- Tuesday, July 24th 2018 at 15:00 - 16:00 UTC (Other timezones)
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Although depression and anxiety are prevalent and crippling diseases, we lack quantifiable, clinically-actionable targets that are deeply rooted in biology, as is the case for disabling diseases in other areas of medicine. Large-scale studies and meta-analyses of human functional brain imaging have identified at least six macro-scale circuits and that are implicated in self-generated thought, detection of salience, processing of positive and negative emotions, attentional vigilance and cognitive control. Major barriers to utilizing knowledge of these circuits for depression and anxiety include the lack of a standardized protocols for quantifying their function and dysfunction in a reproducible manner, the fragmentation of knowledge due to the focus on dysfunction in one circuit at a time or in a small subset, and the resulting lack of a model for quantifying how brain circuits dysfunctions are expressed in symptoms, behaviors, real world functions and treatment outcomes. A through line in addressing these barriers is the need to quantify rather than smear the heterogeneity in the presentation of depression and anxiety.
In this talk, I demonstrate a new system for deriving clinic-ready metrics that quantify variations in the extent of brain circuit dysfunction in each individual patient with depression and anxiety. This system is anchored in a theoretical model hypothesizing that distinct dysfunctions in brain circuits underlie particular subtypes of depression and anxiety, and that these subtypes cut across our existing broad diagnostic categories. To develop and test this new system we analyzed train, test and generalizability samples of patients with clinically significant symptoms of depression and anxiety. Anchored in a theoretically motivated taxonomy, regression modelling was used to test whether specific circuit dysfunctions predict specific profiles of symptoms, behavior and function. Each regression model was compared against the null distribution of t-scores derived by 10,000 permutations. In the exploratory phase, lasso-penalized regression models were used to explore the more complex structure of how the multiple circuits may combine and interact to predict more nuanced combinations of symptoms, behavior and function.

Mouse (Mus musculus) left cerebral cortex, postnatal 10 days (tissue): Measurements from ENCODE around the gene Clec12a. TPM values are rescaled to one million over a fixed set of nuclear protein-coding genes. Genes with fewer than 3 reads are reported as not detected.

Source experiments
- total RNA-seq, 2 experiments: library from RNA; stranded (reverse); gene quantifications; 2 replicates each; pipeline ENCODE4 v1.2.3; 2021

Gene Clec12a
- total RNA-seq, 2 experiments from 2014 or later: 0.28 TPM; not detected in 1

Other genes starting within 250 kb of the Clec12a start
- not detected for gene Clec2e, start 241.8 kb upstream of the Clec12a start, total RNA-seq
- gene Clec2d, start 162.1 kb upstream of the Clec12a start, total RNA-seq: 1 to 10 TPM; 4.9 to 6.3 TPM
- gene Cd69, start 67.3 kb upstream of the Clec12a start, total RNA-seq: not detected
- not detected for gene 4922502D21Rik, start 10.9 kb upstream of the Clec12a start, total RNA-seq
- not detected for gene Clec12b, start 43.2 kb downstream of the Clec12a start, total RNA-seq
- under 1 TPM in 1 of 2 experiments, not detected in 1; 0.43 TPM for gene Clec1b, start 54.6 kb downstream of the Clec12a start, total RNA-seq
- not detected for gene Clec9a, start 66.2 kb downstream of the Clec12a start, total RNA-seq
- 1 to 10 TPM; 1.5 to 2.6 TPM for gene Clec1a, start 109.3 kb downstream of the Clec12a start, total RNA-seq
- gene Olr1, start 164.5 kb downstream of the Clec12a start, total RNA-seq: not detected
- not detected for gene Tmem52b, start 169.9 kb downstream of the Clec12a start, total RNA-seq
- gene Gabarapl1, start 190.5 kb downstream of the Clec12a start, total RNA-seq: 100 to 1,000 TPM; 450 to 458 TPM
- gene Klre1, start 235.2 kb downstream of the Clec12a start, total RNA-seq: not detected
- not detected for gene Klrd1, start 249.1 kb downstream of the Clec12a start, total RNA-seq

To advance the actionable significance of our system I include clinical illustrations of how circuit dysfunction targets inform response to different forms of intervention, both pharmacological and non-pharmacological.
Leanne Williams, MD PhD
Professor of Psychiatry and Behavioral Sciences
Department of Psychiatry
Major Laboratories and Clinical & Translational Neurosciences Incubator